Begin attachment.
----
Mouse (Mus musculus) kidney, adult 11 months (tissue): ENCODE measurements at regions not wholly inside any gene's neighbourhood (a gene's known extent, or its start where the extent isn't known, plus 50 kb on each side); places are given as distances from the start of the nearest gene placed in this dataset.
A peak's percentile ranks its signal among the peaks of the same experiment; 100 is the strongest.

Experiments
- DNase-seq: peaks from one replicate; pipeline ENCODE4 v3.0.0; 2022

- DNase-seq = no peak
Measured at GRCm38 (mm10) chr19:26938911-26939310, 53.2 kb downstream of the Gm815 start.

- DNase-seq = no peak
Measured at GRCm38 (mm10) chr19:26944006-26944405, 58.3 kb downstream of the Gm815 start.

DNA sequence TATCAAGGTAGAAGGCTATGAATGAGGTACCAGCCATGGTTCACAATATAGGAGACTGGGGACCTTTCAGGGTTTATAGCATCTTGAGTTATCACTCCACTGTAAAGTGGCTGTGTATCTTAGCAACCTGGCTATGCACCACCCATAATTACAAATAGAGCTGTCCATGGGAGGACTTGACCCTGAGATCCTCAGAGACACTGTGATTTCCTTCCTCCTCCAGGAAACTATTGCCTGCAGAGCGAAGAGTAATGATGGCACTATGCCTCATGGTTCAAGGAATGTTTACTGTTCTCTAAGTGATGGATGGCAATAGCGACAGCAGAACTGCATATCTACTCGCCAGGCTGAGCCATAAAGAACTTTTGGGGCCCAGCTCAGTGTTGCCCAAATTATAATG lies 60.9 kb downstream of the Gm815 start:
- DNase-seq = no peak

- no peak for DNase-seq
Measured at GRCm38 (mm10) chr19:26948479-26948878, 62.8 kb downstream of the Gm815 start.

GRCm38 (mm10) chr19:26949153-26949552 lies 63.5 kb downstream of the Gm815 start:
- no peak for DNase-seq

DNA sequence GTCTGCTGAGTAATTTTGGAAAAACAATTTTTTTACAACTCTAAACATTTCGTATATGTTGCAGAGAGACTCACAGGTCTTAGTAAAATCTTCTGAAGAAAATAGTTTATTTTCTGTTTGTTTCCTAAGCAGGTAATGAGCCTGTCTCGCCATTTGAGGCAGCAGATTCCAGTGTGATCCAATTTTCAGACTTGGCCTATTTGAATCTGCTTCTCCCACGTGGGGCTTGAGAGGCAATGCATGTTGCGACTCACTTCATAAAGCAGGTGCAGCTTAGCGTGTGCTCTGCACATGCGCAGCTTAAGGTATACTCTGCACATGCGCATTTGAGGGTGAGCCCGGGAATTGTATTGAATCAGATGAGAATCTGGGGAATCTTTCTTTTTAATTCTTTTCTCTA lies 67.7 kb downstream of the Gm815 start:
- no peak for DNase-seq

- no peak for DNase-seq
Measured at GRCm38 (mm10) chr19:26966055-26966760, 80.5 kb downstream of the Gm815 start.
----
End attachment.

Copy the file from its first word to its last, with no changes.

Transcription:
Mouse (Mus musculus) kidney, adult 11 months (tissue): ENCODE measurements at regions not wholly inside any gene's neighbourhood (a gene's known extent, or its start where the extent isn't known, plus 50 kb on each side); places are given as distances from the start of the nearest gene placed in this dataset.
A peak's percentile ranks its signal among the peaks of the same experiment; 100 is the strongest.

Experiments
- DNase-seq: peaks from one replicate; pipeline ENCODE4 v3.0.0; 2022

- DNase-seq = no peak
Measured at GRCm38 (mm10) chr19:26938911-26939310, 53.2 kb downstream of the Gm815 start.

- DNase-seq = no peak
Measured at GRCm38 (mm10) chr19:26944006-26944405, 58.3 kb downstream of the Gm815 start.

DNA sequence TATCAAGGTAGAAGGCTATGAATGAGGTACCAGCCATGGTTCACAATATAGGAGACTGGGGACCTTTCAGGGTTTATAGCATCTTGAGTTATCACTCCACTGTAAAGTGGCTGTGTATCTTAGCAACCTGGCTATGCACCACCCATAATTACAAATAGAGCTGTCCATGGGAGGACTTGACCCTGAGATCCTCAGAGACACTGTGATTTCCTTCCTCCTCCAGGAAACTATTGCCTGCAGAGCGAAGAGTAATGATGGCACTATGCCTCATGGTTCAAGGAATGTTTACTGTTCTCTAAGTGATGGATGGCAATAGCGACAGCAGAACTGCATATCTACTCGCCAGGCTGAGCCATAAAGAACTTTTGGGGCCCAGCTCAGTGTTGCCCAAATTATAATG lies 60.9 kb downstream of the Gm815 start:
- DNase-seq = no peak

- no peak for DNase-seq
Measured at GRCm38 (mm10) chr19:26948479-26948878, 62.8 kb downstream of the Gm815 start.

GRCm38 (mm10) chr19:26949153-26949552 lies 63.5 kb downstream of the Gm815 start:
- no peak for DNase-seq

DNA sequence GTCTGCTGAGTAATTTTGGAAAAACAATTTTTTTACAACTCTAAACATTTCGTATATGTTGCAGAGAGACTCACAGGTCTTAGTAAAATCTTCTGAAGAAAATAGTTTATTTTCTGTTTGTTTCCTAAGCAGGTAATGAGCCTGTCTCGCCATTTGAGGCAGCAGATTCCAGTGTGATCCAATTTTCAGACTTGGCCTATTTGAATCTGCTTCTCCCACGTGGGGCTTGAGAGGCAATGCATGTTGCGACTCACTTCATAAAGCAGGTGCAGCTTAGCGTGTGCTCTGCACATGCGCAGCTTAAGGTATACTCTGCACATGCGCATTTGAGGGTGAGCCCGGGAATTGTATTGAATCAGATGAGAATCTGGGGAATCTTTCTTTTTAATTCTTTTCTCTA lies 67.7 kb downstream of the Gm815 start:
- no peak for DNase-seq

- no peak for DNase-seq
Measured at GRCm38 (mm10) chr19:26966055-26966760, 80.5 kb downstream of the Gm815 start.